Lynch, Ackerman and Larner. The opinion of the court was delivered by Larner, J.A.D.
[136 NJSuper Page 173] This is an appeal from a judgment of the Workmen's Compensation Division granting petitioner
an award which included compensation for total permanent disability.
Petitioner was a power press operator and die setter in respondent's manufacturing plant. In addition, he was the shop steward for the union which was the bargaining agent for the employees in the plant. On April 13, 1971, after a full day of work, he engaged in a negotiating session with the employer for the purpose of arriving at a new union contract. At this meeting there were present, in addition to petitioner, other representatives of the union as well as several representatives of the employer. Near the end of the meeting an emotional outburst took place at which time the employer's representative raised his voice and accused petitioner of making ridiculously unreasonable demands. In reciprocal fashion, petitioner became upset and in a loud voice charged that the employer's representatives were offering nothing for the new contract.
Shortly after this incident petitioner demonstrated symptoms indicative of a heart attack, including pain in the area of the heart, "a funny feeling" in his neck and throat, and pain in his arm. After his return home he was taken to the hospital where he remained for 21 days. His treating physician diagnosed the condition as a myocardial infarction.
After a convalescence of three months he returned to work at the end of July but carried out his duties with aid from his fellow workers. He remained under the care of his physician and experienced angina pains which were relieved by taking nitroglycerin pills.
On November 15, 1971 petitioner suffered another heart attack resulting in further hospitalization. This was diagnosed as another myocardial infarction of the same wall as the first, involving another branch of the same vessel. Thereafter he never returned to work.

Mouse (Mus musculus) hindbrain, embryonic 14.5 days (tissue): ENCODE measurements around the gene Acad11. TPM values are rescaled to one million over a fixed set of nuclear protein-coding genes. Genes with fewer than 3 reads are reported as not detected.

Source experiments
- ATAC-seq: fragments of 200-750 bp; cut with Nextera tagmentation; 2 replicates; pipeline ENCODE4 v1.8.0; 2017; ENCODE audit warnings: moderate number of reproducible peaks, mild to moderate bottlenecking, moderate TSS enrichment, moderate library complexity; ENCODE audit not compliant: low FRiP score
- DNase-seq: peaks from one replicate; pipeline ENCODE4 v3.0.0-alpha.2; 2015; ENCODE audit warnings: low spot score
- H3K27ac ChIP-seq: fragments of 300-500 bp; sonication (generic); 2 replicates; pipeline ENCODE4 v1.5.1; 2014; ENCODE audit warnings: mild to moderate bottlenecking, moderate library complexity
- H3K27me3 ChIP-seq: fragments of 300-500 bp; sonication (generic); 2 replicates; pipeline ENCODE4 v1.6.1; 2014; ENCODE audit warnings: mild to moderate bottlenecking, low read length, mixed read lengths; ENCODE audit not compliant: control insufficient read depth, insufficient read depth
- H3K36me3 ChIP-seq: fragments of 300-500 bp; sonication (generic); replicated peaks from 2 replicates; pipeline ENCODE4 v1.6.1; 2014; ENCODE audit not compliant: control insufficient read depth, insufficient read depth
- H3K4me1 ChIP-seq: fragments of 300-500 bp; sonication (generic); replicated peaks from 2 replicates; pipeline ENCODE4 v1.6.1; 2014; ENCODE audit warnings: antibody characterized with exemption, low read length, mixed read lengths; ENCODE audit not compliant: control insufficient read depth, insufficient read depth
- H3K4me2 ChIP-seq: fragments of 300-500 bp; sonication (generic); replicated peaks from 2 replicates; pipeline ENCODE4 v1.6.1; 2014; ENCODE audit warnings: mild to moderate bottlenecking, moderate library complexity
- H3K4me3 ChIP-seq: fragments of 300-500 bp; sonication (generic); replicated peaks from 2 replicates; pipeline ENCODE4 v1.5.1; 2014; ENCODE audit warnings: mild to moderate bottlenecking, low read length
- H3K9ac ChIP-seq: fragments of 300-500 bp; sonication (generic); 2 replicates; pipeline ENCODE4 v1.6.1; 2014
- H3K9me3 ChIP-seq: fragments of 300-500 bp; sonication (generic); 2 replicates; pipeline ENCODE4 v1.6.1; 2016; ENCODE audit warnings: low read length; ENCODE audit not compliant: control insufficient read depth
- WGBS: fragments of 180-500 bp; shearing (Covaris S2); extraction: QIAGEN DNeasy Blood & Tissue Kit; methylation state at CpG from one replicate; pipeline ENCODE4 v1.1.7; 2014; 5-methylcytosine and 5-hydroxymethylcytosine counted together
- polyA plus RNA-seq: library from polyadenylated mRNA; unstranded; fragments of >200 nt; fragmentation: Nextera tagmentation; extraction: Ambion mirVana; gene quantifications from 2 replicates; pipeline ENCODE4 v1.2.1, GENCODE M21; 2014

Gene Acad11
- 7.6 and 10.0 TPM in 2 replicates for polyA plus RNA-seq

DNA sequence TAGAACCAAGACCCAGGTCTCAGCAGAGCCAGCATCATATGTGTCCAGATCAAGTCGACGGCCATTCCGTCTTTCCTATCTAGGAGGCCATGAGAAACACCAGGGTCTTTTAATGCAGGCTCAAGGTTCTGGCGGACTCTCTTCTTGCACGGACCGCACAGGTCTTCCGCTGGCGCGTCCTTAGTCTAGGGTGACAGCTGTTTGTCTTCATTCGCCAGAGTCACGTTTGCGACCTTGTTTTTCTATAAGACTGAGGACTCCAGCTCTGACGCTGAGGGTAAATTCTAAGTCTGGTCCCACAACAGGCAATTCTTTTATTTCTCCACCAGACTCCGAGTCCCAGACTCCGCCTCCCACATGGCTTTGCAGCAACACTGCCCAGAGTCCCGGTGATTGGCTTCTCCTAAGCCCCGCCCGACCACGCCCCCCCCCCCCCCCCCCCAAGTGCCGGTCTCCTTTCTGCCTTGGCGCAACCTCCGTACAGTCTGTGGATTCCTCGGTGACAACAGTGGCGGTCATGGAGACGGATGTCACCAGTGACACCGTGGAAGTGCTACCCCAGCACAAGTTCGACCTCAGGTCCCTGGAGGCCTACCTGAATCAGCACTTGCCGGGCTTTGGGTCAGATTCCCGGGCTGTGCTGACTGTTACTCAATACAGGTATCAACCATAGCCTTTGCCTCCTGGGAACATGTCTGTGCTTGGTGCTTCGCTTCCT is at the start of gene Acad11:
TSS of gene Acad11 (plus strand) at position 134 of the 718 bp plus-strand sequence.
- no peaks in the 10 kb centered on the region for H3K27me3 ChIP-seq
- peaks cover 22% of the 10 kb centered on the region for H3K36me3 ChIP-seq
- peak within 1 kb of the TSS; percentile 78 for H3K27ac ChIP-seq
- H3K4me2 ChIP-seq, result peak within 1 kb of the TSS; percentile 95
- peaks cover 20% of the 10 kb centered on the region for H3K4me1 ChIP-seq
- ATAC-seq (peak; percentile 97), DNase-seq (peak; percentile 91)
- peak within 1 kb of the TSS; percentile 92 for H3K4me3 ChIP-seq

As it is not uncommon in patients with heart episodes, petitioner suffered from preexisting underlying arteriosclerotic
heart disease with complicating diabetes. The testimony of the physicians produced by petitioner was that both infarctions and the ultimate total permanent disability were causally related to the tension and excitement of the negotiating session of April 13, 1971. The compensation judge found that the occurrence on that date was an accident arising out of and in the course of the employment and, furthermore, accepted the reliability of the conclusions of petitioner's physicians on the issue of causation as it related to both infarctions.
The primary contention asserted by respondent employee is that the incident at the contract negotiation session did not arise in the course of employment and hence the consequent injury is not compensable.
This issue as it pertains to a setting of a labor negotiation is a novel one in the State of New Jersey. Does an accident occurring during a bargaining session between the employer and employee, who is present as the shop steward and representative of the authorized union, after normal working hours on the employer's premises arise "in the course of employment" as required by the Workmen's Compensation Act (N.J.S.A. 34:15-1)?
We must approach this issue with the established tenet that the act should be given a liberal interpretation to effect the social policy of providing a remedy for injuries sustained by employment. Tocci v. Tessler & Weiss, Inc. , 28 N.J. 582 (1959); Complitano v. Steel & Alloy Tank Co. , 63 N.J. Super. 444 (App. Div. 1960), rev'd on dissenting opinion below, 34 N.J. 300 (1961). This liberal approach in favor of employees has served to extend the many fact patterns held to constitute activities "arising out of and in the course of employment." See, e.g., Gerard v. American Can Co. , 32 N.J. Super. ...